That’s all well and good, but as Harrah Arendt noted (and most halfway unbiased observers would agree), “a minority of totalitarians can use the instruments of democratic government to undermine democracy itself.” And so they have, which is why Reid had to act to end the “unprecedented, unbelievable obstruction,” as he put it yesterday.
The problem is, in some ways, less the filibuster than the radical expansion of its use. Filibustering was a rare phenomena in the 19th century, and as recently as the 20 years following World War II, there were fewer than a half dozen. In his tenure as Majority Leader of the Senate, LBJ faced one cloture vote to end a filibuster.
As with so many other aspects of American politics, the use the filibuster substantially expanded with the rise in partisanship in the 1970s, and has continued to grow as has the enmity between the parties. Still in the 24-year period 1970-1994, there were only 191 cases by Democrats and Republicans alike. In the 1990s, Neil McNeil and Richard Baker note in The American Senate, Sen. Robert Dole “adopted the filibuster as his party’s weapon of choice. This was new. Never before had a party leader adopted the filibuster as an instrument of overall party policy. Filibusters had always been the tool of party minorities, decade after decade, but not this way. Dole’s filibusters came on measure after measure.”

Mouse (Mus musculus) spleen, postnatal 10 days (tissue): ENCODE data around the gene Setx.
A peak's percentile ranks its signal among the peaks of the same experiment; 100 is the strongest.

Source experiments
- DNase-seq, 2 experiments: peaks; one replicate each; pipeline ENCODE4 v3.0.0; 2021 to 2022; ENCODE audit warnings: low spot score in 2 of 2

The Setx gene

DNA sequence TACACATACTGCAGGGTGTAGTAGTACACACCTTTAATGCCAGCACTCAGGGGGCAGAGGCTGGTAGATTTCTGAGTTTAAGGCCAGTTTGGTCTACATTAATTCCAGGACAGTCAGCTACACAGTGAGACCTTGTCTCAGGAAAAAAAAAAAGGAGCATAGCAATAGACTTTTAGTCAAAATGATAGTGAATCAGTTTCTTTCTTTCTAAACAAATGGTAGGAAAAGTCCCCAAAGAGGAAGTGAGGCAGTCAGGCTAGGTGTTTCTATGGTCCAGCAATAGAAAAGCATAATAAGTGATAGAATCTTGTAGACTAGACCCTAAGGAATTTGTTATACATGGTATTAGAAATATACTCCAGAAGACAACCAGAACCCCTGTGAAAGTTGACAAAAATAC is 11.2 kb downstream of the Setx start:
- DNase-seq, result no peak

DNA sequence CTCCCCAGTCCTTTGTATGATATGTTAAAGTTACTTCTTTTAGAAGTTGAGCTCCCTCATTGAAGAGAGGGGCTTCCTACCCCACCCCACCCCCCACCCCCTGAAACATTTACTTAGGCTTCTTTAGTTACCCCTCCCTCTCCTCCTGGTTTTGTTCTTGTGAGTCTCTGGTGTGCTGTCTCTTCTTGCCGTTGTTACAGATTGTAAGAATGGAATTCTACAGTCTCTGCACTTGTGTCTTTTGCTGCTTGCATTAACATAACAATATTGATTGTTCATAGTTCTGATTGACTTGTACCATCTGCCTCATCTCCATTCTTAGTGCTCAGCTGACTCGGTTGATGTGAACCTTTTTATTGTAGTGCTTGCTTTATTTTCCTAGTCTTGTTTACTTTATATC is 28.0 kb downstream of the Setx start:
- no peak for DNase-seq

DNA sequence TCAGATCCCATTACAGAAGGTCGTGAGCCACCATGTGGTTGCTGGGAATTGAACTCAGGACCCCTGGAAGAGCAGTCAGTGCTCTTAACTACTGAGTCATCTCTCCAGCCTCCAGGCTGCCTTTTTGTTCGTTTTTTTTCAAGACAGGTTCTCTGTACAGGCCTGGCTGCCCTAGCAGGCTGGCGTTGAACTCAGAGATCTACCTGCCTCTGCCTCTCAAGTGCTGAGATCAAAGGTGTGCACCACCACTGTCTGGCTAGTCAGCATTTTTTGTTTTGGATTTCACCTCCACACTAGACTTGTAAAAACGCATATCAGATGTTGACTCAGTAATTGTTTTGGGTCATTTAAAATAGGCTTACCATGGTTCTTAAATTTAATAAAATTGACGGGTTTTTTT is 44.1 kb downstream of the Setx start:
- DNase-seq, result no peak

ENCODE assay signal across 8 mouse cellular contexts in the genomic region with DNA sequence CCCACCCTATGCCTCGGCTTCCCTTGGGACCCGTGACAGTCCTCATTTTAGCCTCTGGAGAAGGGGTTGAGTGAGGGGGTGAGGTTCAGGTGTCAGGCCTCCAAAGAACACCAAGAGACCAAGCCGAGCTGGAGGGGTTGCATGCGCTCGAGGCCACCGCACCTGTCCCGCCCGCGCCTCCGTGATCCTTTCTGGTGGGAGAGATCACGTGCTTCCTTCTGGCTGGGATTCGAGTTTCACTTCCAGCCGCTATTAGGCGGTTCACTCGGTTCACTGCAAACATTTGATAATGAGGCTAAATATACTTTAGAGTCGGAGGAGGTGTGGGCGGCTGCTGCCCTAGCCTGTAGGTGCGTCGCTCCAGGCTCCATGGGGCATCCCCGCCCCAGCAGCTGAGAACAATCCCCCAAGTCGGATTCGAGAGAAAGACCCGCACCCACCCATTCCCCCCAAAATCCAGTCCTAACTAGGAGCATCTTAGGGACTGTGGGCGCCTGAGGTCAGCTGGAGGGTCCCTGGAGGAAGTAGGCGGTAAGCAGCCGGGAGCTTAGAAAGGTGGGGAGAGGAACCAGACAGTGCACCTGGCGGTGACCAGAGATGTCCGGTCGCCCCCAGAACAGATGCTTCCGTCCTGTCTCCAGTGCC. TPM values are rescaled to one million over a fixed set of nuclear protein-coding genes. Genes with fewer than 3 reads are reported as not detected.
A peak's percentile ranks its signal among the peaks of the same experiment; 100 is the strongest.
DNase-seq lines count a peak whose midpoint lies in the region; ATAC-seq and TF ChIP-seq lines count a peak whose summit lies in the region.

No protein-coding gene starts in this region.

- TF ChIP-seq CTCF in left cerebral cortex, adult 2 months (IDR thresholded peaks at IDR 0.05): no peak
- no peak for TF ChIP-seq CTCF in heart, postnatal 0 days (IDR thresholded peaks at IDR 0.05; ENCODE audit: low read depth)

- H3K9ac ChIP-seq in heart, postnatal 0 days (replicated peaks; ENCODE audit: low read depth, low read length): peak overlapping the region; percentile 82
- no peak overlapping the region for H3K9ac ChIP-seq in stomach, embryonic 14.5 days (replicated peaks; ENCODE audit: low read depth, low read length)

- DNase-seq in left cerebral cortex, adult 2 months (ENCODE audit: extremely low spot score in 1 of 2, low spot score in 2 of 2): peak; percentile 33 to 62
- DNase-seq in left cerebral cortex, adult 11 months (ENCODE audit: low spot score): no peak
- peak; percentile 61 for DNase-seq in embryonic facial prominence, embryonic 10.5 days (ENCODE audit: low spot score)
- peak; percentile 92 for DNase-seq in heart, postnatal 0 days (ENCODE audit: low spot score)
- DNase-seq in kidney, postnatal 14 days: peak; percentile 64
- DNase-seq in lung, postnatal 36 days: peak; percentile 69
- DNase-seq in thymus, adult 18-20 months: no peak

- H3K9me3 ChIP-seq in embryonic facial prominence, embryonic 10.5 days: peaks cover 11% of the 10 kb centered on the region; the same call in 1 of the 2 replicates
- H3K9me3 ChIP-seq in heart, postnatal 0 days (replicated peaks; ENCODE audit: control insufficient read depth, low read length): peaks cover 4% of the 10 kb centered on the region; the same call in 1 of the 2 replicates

Democrats unleashed their own fusillade of filibusters in the early 2000s, eventually exceeding 100 before regaining Senate control in 2007. And then, things got really out of control, particularly after the election of President Obama signaled for Republicans that the old constraints on obstruction, vilification and denigration were off. As the New York Times noted, half of all filibusters against presidential nominations have occurred since President Obama took office. Twenty district court nominees have been filibustered under Obama, compared to just 3 before he took office. Little wonder that Sen. Reid has repeatedly chastised Sen. McConnell at congressional leadership meetings at the White House for using the filibuster over 400 times to delay legislation high-level appointments of competent individuals.